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How to Get Your Hispanic Content Strategy on Target

As part of your content strategy, are you targeting the US Hispanic market? If so, you no doubt know that this is an increasingly complex market – yet one that is growing. The so-called “US Hispanic Market” is currently measured by ad spending in Spanish-language media, to the tune of $4 Billion+ in 2009.

Results from the 2010 Census will surely confirm – once again – the dramatic growth of the Latino market. The latest Census figures show that Hispanics accounted for a whopping 50% of the total US population growth from 2000-2008. So marketers looking for growth for their products domestically will no doubt focus their attention on reaching the Hispanic market.

This post details some common mistakes that marketers make when targeting the US Hispanic market and provides suggestions on how to better develop your strategy to address this market’s needs.

The younger generation of Hispanics doesn’t necessarily want materials in Spanish

One of the most common mistakes marketers make when entering the Hispanic market is to assume that Hispanics only speak Spanish and only watch Spanish-language media. And while the number of Spanish-preferred Hispanics is still large, it is not the majority anymore.

Just about any study you read these days about Latinos in the US talks about the rise of the second generation, which marks a fundamental shift in the growing US Hispanic population. The number of US-born Hispanics surpassed the number of foreign-born Hispanics for the first time in 2000, and that trend is projected to continue. Currently 60% of Hispanics in the US are US-born.

What does this mean for your content marketing strategy? More Hispanics are/will be either bilingual or English-dominant. See the charts below for the breakdown of Latinos by Language Fluency and Generations from the Pew Hispanic Center.

Hispanics by Language fluency

Source: National Survey of Latinos, 2002 Pew; Duration data from 2006 ACS

Hispanics by Generation

Source: Hispanics Today: Demographic Change & Market Segments, Tomorrow is Today, Jeffrey Passel, Pew Hispanic Center 2009

Clearly, if your product or service has a target market of Hispanics who are  older than 25, then developing appropriate Spanish language content should be a big part of your strategy. But if you are trying to appeal to the younger demographics, clearly Spanish-only is not the way to go.

You need to address the specific information needs of US Hispanics

While you certainly need to translate some content when targeting this market, you should also consider their differing information needs.

For example, a bank that wants to attract US Hispanic customers may simply translate their website into Spanish and think their job is done. However Hispanics may need more information than just descriptions of products and services (which even in English are hard to understand).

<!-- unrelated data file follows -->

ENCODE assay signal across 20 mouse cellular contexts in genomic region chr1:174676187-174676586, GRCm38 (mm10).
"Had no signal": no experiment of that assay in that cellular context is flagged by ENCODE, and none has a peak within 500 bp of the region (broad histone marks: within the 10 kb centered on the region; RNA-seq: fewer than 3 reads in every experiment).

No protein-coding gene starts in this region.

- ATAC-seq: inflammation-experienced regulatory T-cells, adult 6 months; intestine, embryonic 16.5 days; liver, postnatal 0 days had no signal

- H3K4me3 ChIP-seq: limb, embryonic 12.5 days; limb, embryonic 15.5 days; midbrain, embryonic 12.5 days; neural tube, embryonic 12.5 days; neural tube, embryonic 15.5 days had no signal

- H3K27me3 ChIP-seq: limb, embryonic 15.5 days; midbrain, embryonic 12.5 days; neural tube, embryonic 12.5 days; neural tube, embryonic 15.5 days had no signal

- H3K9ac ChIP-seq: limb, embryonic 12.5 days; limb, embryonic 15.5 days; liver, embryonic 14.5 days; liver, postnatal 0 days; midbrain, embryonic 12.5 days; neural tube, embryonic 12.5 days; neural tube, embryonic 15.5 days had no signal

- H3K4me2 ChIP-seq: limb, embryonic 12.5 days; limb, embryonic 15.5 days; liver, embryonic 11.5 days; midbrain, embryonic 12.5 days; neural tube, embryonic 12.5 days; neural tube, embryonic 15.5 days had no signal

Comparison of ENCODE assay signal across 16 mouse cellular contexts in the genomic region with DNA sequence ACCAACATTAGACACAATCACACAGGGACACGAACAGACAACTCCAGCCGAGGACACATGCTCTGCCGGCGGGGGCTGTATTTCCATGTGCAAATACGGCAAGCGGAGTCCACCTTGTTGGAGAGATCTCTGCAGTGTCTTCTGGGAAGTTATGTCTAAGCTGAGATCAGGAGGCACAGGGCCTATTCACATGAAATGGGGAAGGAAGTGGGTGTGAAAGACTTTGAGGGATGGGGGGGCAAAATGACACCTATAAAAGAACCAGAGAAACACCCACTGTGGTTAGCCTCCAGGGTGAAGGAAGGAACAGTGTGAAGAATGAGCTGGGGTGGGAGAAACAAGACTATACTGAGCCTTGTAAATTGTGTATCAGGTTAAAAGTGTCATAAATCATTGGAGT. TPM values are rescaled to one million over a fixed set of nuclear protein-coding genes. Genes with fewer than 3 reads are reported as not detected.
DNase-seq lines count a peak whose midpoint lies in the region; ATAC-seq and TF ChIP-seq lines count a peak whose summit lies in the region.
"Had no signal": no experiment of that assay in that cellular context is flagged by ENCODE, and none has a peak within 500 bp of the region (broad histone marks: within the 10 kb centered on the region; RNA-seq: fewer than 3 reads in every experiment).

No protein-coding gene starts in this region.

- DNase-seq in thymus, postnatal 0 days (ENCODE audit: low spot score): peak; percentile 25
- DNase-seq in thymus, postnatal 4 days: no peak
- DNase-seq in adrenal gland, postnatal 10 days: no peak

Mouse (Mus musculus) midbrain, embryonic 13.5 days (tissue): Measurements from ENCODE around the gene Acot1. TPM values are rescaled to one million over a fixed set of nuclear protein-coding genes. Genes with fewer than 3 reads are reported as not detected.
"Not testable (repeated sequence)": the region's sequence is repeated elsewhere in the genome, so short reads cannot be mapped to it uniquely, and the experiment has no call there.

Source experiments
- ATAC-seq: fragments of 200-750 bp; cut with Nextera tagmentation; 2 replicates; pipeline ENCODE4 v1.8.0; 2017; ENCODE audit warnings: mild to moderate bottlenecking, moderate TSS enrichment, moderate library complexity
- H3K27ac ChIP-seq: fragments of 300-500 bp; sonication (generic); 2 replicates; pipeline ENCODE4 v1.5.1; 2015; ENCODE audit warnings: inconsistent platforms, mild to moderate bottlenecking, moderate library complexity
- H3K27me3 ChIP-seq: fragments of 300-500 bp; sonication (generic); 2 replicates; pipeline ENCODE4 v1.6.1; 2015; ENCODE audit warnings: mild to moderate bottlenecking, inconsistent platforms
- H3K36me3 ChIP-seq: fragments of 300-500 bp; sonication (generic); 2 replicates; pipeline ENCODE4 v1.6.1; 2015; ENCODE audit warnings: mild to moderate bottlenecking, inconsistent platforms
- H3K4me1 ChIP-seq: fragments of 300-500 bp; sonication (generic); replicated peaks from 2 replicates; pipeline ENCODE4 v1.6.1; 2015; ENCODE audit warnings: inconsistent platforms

In my experience, Hispanics (like everyone) are looking for companies that also provide “educational” content that fits their needs. For example, let’s say a Hispanic family is interested in a 529 Savings account for college. Instead of simply talking about the features of the plan, offer more information about college education in general. A little more information will go a long way towards gaining them as a customer. It means you care!

Three quick tips to get your strategy on target

Don’t fool yourself (or be fooled by your agency) into thinking that you are already capturing English-dominant US Hispanics through your general market advertising. Chances are you are NOT. Here are three things you can do to start addressing the needs of this audience.

Ask yourself, “Who is my target market, and do I understand their language needs?”
For example, if you are a jeans manufacturer whose sweet spot is consumers aged 18-24,  and your distribution is mainly in the Southern and Western United States, then you need to think about Latino youth who may speak some Spanish but who are more comfortable with English. Check out what Ford has done with their new Ford Fiesta campaign.

Understand your brand’s consumer touch points as language and messaging may vary.
What are the media preferences of your target market? TV/Cable, Internet, Facebook, Twitter, mobile, magazine? Make sure your brand story is properly adapted for the medium. Again, Ford Fiesta does a great job of being “where” their target market is.

Create bilingual marketing material.
Hispanics tend to live in multi-generational families, so bilingual information satisfies both the younger generations and the older ones at once. Just make sure that you don’t make assumptions about what people “know”. Explain everything — like you’re talking to a 5th grader — and make sure it is quality content in both languages.

Does (or should) your content marketing plan include a strategy for US Hispanics? If so, what challenges have you faced or what suggestions can you add?